Blood samples were collected after an overnight fast of at least eight hours. Plasma was separated immediately, serum after 30 min. Plasma and serum samples were assayed immediately or stored at −80°C. Plasma CT-proET-1 was measured by sandwich fluoro-immunoassay (BRAHMS, Hennigsdorf, Berlin, Germany) on an automated BRAHMS KRYPTOR system as previously described.8 The intra- and inter-assay coefficients of variation for CT-proET-1 were 4.8 and 6.9%. Serum creatinine was assayed with a modified Jaffe test (Krea Flex; Dade Behring, Deerfield, IL, USA). Estimated glomerular filtration rate (eGFR) was calculated using the Chronic Kidney Disease Epidemiology Collaboration (CKD-EPI) equation (2009) based on serum creatinine.22 Glucose levels were measured in serum using a hexokinase method (GLUFlex, Dade Behring). HbA1c was measured in hemolyzed whole blood using the cation-exchange high performance liquid chromatographic, photometric VARIANT II TURBO HbA1c Kit - 2.0 assay on a VARIANT II TURBO Hemoglobin Testing System (Bio-Rad Laboratories Inc., Hercules, USA). Plasma hsCRP was measured with a high-sensitivity latex-enhanced nephelometric assay on a BN II analyzer (Siemens, Erlangen, Germany). Serum levels of IL-6 and TNF-α were measured with Quantikine HS ELISA kits, IL-22, IL-1RA and sICAM-1 with Quantikine ELISA kits (R&D Systems, Wiesbaden, Germany).23–25 Serum levels of IL-18 were assayed using ELISA kits from MBL (Nagoya, Japan). Serum MPO concentrations were measured using the Human Myeloperoxidase Quantikine ELISA (R&D Systems, Wiesbaden, Germany). Serum SOD-3 concentrations were measured with an ELISA from Cloud‐Clone Corp. (Houston, TX, USA).26 Intra-assay coefficients of variation for hsCRP, IL-1RA, IL-22, sICAM-1, IL-6, TNF-α, IL-18, MPO and SOD-3 were 2.7, 2.8, 5.5, 3.5, 7.2, 6.3, 7.6, 3.2 and 7.1%, respectively. Interassay coefficients were 6.3, 7.0, 9.3, 6.4, 11.8, 14.4, 9.4, 5.6 and 7.1%, respectively. For IL-22, 204 (34%) of the sera yielded values below the limit of detection (LOD; 3.9 pg/mL). Values below LOD were assumed to be evenly distributed between 0 and LOD and were assigned a value of 0.5 × LOD. Leptin was measured by ELISA (Mercodia, Uppsala, Sweden) with intra‐ and inter‐assay coefficients of variation of < 10%. RBP-4 were measured by immunonephelometry using a BN II analyzer. Chemerin serum concentrations were measured using a commercially available ELISA kit (Human Chemerin ELISA, Biovendor, Heidelberg, Germany) with a sensitivity of 0.1 ng/mL and intra- and inter-assay coefficients of variation of 6.0% and 7.6%.27 Progranulin serum concentrations were analyzed using the Progranulin human ELISA Kit AdipoGen from AdipoGen (Seoul, Korea).27 Serum vaspin concentrations were quantified using a commercial enzyme-linked immunosorbent assay kit (AdipoGen) with a sensitivity of 12 pg/mL. The intra- and inter-assay coefficients of variation were 1.3–3.8% and 3.3–9.1%, respectively.27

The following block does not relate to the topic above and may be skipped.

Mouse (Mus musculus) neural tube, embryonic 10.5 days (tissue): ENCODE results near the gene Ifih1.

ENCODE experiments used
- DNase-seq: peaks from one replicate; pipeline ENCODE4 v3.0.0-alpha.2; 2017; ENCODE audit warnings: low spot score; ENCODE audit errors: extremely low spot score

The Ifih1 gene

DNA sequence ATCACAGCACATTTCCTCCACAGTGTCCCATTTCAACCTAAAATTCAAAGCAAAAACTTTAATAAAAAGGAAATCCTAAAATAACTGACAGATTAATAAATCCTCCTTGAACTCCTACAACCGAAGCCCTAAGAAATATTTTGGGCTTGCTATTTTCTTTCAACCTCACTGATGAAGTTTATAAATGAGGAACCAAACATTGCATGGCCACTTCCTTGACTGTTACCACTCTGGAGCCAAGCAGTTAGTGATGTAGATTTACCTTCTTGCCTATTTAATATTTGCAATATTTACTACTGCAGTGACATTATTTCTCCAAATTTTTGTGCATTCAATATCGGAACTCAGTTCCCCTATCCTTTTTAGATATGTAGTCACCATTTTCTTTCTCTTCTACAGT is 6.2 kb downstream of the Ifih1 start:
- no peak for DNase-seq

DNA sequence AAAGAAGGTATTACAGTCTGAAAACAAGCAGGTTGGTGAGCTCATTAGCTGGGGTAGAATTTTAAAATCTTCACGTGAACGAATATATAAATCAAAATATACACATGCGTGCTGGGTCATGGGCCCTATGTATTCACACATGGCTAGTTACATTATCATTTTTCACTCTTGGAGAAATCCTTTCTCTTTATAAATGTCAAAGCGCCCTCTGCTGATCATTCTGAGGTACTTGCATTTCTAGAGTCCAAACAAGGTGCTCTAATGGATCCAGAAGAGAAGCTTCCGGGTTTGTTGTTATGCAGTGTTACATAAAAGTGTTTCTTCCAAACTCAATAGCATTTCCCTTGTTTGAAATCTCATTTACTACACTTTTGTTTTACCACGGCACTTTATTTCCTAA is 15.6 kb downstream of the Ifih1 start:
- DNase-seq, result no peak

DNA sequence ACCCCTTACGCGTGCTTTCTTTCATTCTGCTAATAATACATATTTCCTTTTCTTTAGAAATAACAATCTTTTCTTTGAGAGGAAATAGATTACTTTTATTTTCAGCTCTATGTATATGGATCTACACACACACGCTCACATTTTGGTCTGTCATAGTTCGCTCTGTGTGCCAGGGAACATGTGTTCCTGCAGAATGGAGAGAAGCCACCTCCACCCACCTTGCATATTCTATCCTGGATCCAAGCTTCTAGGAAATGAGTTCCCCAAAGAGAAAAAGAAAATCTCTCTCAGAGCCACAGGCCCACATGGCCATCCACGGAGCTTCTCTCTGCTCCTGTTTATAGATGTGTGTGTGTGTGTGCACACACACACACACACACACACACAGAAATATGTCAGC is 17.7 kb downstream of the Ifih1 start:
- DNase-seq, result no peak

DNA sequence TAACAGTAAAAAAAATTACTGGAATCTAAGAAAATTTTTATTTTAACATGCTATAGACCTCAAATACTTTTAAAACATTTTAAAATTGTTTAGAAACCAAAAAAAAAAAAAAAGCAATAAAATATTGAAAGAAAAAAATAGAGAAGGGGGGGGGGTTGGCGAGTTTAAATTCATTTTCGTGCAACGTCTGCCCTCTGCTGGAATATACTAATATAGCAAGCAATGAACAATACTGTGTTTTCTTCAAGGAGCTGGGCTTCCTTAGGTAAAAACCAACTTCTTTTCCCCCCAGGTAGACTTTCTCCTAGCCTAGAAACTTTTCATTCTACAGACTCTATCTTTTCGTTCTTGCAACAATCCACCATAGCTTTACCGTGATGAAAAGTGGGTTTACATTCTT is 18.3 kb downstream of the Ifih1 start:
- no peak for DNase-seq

Measurement of IMT
Ultrasound measurement (Sonoline G, 10-MHz transducer; Siemens Medical Solutions, Munich, Germany) of both common carotid arteries (CCA) was performed using a validated protocol28 as previously described.29 The average of the measurements of 3 frozen images from both the left and right CCA were used to calculate artery thickness of the distal CCA ((mean left + mean right)/2). One certified reader measured all IMT scans. Reproducibility studies for intersonographer (n = 30 IMT measurements) and inter-reader variability (n = 50 IMT measurements) revealed coefficients of variations of 1.9% and 3.0% with Spearman correlation coefficients of ≥ 0.89.